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The "Other" Rookie

Since we talked about Jerryd Bayless and Rudy Fernandez last week it only seems fair to begin this week with that “other” rookie, Greg Oden.  Obviously we’ve discussed him several times before but since we’re around five dozen days from his official Second Coming it seems right to go over it again and start thinking in serious terms about his contributions this season.

The first thing you notice about Oden is that he’s huge.  He’s not exactly Arvydas Sabonis or Yao Ming huge, but he’s a legit seven big wall of muscle.  That he’s also strong goes without saying.  But the thing that sets him apart is he’s cat-quick.  Watching him come from the weak side, get up in the air, and block a shot is a breathtaking experience.  It’s like, “What the…WHOA!!!”  Watching him throw down a dunk with speed and power will scare you.

Greg has got a reasonably good sense of the defensive game for a young guy.  His footwork is nice and he sees the court well.  Picking up defense at an NBA level should be natural to him.

Oden has the bulk and speed to be a good offensive player as well but this part of his game will probably take longer to develop.  He had the rudiments of a couple good offensive moves the last time we saw him but he didn’t look sure where and when to put them in play.  Dunks he can handle no problem.  That little left baseline area that Joel Przybilla hangs out in while the guards do their thing should be a happy and productive home for Oden.  But going one-on-one against a guy his size could take a while to master.  To his advantage Oden already seems to be conversant with the idea of passing, foreign to many star big men when they enter the league.  He could prove a productive offensive cog even if he doesn’t score in bundles.

Greg has all of the tools to rebound well.  He needs to remember not to bring the ball down after he grabs it.  He also needs to get a little nastier before and during his rebounding forays.  As with offense, we see there’s a difference between having the body and using it.

There shouldn’t be doubt in anyone’s mind that if he stays healthy Greg Oden will be a dominant force in this league.  In fact dominant may not do it.  However we’ll probably see something less than dominance from him this season.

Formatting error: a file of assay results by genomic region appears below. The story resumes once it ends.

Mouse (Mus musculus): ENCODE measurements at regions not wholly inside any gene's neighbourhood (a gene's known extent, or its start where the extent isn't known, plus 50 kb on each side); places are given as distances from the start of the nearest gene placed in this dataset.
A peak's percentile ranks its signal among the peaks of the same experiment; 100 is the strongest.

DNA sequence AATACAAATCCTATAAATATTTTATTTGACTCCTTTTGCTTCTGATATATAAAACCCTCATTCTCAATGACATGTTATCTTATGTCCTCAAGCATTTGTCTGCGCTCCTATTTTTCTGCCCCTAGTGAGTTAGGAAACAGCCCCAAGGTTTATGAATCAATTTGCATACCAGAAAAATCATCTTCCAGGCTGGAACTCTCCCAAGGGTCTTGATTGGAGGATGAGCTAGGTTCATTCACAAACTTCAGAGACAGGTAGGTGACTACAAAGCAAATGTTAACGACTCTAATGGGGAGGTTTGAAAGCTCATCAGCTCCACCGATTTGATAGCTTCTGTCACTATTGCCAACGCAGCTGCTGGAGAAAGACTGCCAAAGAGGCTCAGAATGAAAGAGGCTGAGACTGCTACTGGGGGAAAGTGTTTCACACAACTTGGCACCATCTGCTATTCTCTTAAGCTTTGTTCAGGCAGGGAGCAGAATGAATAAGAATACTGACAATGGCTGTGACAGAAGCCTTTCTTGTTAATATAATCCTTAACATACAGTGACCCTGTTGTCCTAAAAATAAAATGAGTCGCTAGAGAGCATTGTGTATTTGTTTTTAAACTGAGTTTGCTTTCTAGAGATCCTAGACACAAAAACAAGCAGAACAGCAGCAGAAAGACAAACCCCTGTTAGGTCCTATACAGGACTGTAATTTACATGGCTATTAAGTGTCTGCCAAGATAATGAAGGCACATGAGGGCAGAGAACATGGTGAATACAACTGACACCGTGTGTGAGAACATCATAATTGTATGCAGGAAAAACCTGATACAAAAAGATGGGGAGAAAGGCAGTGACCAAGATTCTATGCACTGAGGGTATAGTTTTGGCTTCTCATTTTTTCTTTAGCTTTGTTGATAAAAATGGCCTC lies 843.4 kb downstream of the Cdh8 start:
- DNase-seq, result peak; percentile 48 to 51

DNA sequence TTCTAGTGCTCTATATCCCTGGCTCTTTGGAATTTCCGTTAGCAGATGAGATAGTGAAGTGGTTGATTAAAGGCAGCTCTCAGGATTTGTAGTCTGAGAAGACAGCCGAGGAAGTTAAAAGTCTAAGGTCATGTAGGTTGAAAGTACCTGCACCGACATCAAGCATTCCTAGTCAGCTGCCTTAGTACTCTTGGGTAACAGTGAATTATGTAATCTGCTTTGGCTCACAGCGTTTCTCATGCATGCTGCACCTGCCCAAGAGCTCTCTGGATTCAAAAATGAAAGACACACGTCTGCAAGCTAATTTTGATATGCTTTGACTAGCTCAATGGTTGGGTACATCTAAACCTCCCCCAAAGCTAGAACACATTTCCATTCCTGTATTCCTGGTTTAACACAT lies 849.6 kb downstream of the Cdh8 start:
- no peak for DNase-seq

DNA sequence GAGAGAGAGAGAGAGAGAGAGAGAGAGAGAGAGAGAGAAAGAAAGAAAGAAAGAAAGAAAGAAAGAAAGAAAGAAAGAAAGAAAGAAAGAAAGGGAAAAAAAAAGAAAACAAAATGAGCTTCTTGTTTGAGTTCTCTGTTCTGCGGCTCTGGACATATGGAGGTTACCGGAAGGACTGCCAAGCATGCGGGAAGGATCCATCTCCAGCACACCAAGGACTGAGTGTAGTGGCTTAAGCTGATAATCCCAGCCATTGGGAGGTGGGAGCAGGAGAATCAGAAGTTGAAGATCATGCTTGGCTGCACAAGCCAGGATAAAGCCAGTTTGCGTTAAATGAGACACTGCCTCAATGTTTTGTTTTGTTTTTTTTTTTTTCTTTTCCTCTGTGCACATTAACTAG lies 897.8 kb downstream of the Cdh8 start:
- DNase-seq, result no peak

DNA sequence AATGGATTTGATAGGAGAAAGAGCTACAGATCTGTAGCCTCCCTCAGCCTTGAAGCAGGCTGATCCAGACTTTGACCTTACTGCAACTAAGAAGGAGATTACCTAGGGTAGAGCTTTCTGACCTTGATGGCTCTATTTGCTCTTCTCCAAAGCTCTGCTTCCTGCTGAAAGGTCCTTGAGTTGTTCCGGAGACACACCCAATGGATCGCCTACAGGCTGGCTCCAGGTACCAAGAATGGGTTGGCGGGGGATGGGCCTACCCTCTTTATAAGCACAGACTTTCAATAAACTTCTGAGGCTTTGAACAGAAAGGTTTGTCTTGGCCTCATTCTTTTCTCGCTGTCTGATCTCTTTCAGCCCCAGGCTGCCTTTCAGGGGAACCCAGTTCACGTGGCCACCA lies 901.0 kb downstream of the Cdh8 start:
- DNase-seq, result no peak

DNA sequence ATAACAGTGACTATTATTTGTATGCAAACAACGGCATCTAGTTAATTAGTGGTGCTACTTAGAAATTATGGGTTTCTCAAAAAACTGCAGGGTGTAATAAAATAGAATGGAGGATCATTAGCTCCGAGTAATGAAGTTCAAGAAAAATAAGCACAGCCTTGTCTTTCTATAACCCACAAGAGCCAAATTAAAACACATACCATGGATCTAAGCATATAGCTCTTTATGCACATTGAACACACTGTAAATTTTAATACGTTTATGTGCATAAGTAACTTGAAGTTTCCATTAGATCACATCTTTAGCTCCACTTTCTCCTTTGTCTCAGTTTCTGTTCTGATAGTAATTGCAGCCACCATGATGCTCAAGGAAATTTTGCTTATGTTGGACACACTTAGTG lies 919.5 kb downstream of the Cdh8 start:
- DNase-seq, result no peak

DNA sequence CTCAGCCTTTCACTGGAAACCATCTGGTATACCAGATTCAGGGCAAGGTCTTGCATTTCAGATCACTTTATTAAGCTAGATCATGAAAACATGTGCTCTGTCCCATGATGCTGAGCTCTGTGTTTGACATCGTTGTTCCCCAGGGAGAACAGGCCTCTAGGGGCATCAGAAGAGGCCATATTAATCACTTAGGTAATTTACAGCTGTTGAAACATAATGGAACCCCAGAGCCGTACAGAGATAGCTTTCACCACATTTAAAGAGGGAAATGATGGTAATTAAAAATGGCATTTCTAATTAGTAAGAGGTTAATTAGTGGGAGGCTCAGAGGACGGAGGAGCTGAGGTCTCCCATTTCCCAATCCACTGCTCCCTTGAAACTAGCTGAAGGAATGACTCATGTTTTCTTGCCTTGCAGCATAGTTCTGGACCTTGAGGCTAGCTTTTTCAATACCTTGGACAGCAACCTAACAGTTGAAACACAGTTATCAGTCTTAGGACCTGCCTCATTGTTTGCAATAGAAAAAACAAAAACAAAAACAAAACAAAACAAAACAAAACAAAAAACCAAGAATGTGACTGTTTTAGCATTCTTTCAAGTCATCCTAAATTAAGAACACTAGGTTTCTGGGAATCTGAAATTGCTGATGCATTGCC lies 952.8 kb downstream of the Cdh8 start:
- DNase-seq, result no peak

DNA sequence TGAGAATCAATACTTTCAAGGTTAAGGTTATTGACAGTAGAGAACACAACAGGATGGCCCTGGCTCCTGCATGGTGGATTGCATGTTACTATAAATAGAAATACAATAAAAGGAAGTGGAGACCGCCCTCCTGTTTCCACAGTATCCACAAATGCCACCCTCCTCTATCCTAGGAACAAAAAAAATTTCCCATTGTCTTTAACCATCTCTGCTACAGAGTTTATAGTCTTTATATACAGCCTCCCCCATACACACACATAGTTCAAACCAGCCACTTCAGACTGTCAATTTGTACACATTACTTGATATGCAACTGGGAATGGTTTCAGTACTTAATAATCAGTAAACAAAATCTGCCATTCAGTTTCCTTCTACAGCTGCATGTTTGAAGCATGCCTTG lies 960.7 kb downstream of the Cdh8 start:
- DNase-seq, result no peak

Oden should be able to do several things right away.  For one he will eat space in the lane as much as any center in the league.  Even if he’s not strictly the biggest his quickness will make up for that.  He can cover a ton of territory.  He’s also intimidating with that shot-blocking ability.  If he gets off to any start at all teams will fear the Blazers’ key by January.  Second he should help clear up at least part of our rebounding problem.  Third, provided he’s worked on a low post move during the past year, he should give us our best post option since Mike Dunleavy was forcing Rasheed to play down there.

However I do not expect Oden to be playing complete starter’s minutes coming off of the knee surgery…at least not right away.  Nor do I expect him to be at full speed running or cutting, nor displaying the phenomenal leaping ability.  I saw Amare Stoudemire in Summer League when he was coming back from his knee surgery and he looked bad…as in “I wonder if this guy will ever be effective again” bad.  Obviously he is effective again, as will Oden be.  But it may take some time.  Most of a season would not surprise me.  This year is going to be a trial run for Greg.  I anticipate at the end of the season he will say he is somewhat disappointed in his rookie campaign even as the rest of us are saying it wasn’t too bad for a guy just entering the league off of microfracture.  I assume we’ll see flashes of brilliance, but sustained production may have to wait.  In other words, 75-80% of Greg Oden is still going to transform this team, but I don’t see him getting close to Rookie of the Year status or anything like that.

If you pinned me down (and several people have) I’d say that 9-10 rebounds and around 1.5 blocks per game was possible and would be a great start for Greg.  That’s assuming 28-30 minutes ballpark per night.  You’ll probably see less at the beginning of the year and more in the spring.  Offensively he could be anywhere on the map.  8 points wouldn’t shock me and neither would 16, but I would guess those were about the limits.  Again we might see the lower number prevailing early, increasing as the year progresses.

Unlike the other rookies there are absolutely no playing time or rotation issues standing in Greg’s way.  That’s not a knock on Joel Przybilla, but the reality is that every minute this kid can play he is going to.  His knee, his fouls, and his conditioning are the only limitations.

In a nutshell: you can absolutely expect the moon with Greg Oden, just don’t expect to see it all this year.  If he lights it up from the get-go, more power to him.  If not, it probably doesn’t mean much other than he’s still recovering.  Don’t let any herald of doom convince you otherwise.  This isn't the season to judge Greg's full potential.  Give him some time.

One thing’s for sure:  the moment he gets announced in that first home game is going to be something magical.  I almost hope, just for the sake of that moment, that the Blazers’ first game this year is in Portland.

--Dave (